Canucks To Fire Bench Boss Travis Green, Hire Former Capitals’ Head Coach Bruce Boudreau As Replacement

Photo: Pioneer Press

According to Sportsnet’s Elliotte Friedman, the Vancouver Canucks fired head coach Travis Green on Sunday and replaced him with former Washington Capitals head coach Bruce Boudreau, who signed a two-year contract with the club.

A 4-1 loss to the Pittsburgh Penguins on Saturday night where the Vancouver Canucks were outshot 44-23 sent the team to their 10th loss in 13 games (3-9-1), better than just the New York Islanders (0-7-2) since November 8.

Green just signed a contract extension with the Canucks last offseason.

Overall, the Canucks’ .360 points percentage this season ranks 29th in the NHL ahead of just the Arizona Coyotes (.250), Montreal Canadiens (.288), and Ottawa Senators (.295). Despite averaging 33.6 shots-per-game (eighth), the Canucks have allowed 32 shots-per-game (13th-most) this season.

Although they have offensive weapons such as center Elias Pettersson, right-wing Brock Boeser, center J.T. Miller, and right-wing Conor Garland, the Canucks are currently 28th with an average of 2.36 goals-per-game and tied for 20th with a 17.4% power-play efficiency. Don’t even get started on defense where the team’s 64.6% penalty kill is the worst in NHL history through 25 games of a season. They have also allowed an average of 3.16 goals-per-game (the 10th-most) after making numerous moves on the blueline and in net last offseason in an attempt to fix their defensive deficiencies.

In 314 games behind the bench, Green led the Canucks to a 133-147-34 record (.478 points percentage) and the Stanley Cup Playoffs just once, in 2020 where they lost to the Vegas Golden Knights in seven games.

In 13 seasons as an NHL head coach with the Capitals, Anaheim Ducks, and Minnesota Wild, the 66-year old has a 567-302-115 record in the regular season. He was hired mid-year by the Capitals during the 2007-08 season and led them to the Stanley Cup Playoffs for the first time in the Alex Ovechkin era with 11 wins in the final 12 games of the season. Boudreau won the Jack Adams Award as the NHL’s coach of the year that season. In five seasons with the Capitals, Boudreau went 201-88-40. He guided them to their first Presidents’ Trophy in 2009-10 and to the top of the Eastern Conference again the next season but was never able to get them past the second round.

Boudreau has taken his team to the third round only once in his NHL coaching career. That came with the Ducks in 2015, when they fell in seven games to the eventual Stanley Cup Champion Chicago Blackhawks.

Boudreau worked as a studio analyst for NHL Network since the Wild fired him and had a conversation with the Capitals about returning in the same role after they fired head coach Todd Reirden in August 2020 but it did not go far. The team ultimately decided to hire Peter Laviolette instead.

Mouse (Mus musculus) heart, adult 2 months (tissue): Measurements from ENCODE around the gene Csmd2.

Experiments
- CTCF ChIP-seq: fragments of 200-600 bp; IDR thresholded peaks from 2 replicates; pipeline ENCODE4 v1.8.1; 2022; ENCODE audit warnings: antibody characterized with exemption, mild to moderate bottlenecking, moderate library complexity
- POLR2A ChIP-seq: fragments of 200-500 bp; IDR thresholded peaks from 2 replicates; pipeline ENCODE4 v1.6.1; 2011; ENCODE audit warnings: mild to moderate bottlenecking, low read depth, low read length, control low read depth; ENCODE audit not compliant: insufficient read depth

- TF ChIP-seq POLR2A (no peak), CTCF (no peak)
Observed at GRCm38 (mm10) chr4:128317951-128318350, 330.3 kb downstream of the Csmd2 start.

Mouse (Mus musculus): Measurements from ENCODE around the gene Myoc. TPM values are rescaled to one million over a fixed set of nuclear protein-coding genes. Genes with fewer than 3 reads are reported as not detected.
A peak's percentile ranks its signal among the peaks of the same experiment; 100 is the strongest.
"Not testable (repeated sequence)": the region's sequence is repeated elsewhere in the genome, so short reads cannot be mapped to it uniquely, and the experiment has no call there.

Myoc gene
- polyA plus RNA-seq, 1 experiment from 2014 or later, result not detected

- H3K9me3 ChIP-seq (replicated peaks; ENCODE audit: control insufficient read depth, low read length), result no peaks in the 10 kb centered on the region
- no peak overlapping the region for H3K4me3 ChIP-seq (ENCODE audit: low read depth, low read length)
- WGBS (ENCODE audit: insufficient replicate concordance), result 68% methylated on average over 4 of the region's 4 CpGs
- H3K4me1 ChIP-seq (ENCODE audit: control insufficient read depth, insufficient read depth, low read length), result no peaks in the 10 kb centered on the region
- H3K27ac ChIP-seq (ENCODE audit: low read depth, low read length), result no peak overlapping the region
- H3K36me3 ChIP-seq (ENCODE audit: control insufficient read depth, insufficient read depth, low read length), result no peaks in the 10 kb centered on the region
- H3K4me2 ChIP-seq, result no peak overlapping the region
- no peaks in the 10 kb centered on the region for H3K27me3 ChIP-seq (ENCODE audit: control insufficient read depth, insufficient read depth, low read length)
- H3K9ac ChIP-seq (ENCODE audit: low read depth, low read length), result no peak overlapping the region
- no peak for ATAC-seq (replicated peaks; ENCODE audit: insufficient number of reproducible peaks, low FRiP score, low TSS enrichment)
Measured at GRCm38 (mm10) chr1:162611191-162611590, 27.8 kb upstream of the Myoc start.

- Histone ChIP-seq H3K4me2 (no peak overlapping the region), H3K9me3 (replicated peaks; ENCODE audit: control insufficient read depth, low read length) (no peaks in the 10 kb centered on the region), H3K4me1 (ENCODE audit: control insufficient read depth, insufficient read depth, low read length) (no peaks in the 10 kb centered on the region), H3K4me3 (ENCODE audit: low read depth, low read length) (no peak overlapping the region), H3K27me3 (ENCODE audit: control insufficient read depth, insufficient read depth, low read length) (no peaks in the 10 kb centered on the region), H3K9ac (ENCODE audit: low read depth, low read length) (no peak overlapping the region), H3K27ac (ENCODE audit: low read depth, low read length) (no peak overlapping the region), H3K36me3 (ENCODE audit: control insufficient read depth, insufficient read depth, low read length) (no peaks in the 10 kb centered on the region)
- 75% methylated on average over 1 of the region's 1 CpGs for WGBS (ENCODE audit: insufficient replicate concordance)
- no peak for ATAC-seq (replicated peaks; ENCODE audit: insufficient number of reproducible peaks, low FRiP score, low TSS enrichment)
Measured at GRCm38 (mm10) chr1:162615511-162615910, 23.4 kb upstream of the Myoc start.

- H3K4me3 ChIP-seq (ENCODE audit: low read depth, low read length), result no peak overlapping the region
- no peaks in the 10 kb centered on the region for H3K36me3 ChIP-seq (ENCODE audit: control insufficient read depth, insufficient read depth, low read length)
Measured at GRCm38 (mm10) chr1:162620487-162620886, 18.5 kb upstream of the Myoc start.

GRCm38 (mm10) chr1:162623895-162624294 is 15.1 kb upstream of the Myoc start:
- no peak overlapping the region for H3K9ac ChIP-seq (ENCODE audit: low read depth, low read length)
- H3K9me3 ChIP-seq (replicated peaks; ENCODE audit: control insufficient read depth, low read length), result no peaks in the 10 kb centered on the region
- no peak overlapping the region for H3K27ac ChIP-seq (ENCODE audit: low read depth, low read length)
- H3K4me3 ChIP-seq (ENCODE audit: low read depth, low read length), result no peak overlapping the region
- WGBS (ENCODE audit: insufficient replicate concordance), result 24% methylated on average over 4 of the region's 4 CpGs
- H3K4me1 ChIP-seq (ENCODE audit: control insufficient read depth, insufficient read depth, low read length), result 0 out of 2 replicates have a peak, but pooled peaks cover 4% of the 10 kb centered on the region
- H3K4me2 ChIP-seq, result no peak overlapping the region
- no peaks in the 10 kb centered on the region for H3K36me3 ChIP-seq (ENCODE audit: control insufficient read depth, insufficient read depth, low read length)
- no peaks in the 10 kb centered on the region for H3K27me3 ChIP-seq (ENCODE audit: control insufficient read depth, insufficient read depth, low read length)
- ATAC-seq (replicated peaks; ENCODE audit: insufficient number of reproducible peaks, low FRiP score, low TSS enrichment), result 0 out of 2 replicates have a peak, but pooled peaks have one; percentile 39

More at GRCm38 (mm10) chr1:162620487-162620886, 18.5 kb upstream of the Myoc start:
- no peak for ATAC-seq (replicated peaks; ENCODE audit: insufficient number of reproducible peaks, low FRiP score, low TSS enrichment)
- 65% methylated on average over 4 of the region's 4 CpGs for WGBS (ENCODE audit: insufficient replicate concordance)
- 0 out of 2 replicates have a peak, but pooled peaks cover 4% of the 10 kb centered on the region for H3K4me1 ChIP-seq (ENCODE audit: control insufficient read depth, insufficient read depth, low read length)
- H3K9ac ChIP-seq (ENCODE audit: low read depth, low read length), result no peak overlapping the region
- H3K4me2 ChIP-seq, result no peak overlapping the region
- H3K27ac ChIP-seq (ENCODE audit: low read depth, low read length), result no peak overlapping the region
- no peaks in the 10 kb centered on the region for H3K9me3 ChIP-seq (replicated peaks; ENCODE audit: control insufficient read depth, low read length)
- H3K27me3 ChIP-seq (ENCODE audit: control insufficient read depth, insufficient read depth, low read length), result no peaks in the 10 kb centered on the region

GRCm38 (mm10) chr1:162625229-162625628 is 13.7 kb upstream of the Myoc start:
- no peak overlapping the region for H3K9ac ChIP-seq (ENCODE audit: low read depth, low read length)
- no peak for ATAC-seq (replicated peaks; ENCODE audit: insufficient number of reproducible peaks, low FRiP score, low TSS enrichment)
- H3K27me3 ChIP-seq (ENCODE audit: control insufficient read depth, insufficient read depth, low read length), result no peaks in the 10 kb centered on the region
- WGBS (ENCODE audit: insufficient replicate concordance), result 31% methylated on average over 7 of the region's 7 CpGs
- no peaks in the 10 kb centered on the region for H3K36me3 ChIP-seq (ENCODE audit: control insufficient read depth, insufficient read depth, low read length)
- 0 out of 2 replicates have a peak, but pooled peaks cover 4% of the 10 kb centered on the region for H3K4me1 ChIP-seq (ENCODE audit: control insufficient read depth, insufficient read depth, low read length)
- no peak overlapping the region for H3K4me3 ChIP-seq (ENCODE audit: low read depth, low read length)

By Harrison Brown

About Harrison Brown

Harrison is a diehard Caps fan and a hockey fanatic with a passion for sports writing. He attended his first game at age 8 and has been a season ticket holder since the 2010-2011 season. His fondest Caps memory was watching the Capitals hoist the Stanley Cup in Las Vegas. In his spare time, he enjoys travel, photography, and hanging out with his two dogs. Follow Harrison on Twitter @HarrisonB927077
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5 Responses to Canucks To Fire Bench Boss Travis Green, Hire Former Capitals’ Head Coach Bruce Boudreau As Replacement

  1. Anonymous says:

    Quite a volatile situation he’s stepping into. Hope it goes relatively well for him.

  2. Jon Sorensen says:

    God speed, Gabby. Hopefully you can rein-in the craziness out there.

    • Diane Doyle says:

      No kidding. He has a better chance than most. I’m recalling when he was appointed the Caps’ head coach. They were dead last in the NHL, as in headed toward being able to draft Steven Stamkos that year, assuming they won the lottery. Caps were…. bad. The two prior years, they had drafted 4th and 5th. Caps management had thought the rebuild was over. After that terrible start, Hanlon was fired and Boudreau promoted from Hershey.

      So they eventually got hot, made the playoffs, and then were regularly in contention after that.

      • DC Scappeli says:

        You know, I don’t think Glen Hanlon knew what to do offensively. Especially with Ovi. But once Boudreau arrived, wow! He started going up tempo and it was fun. Too bad they didn’t get a decent defensive corp, otherwise they’d have at least gone to the conference finals.

  3. Jon Sorensen says:

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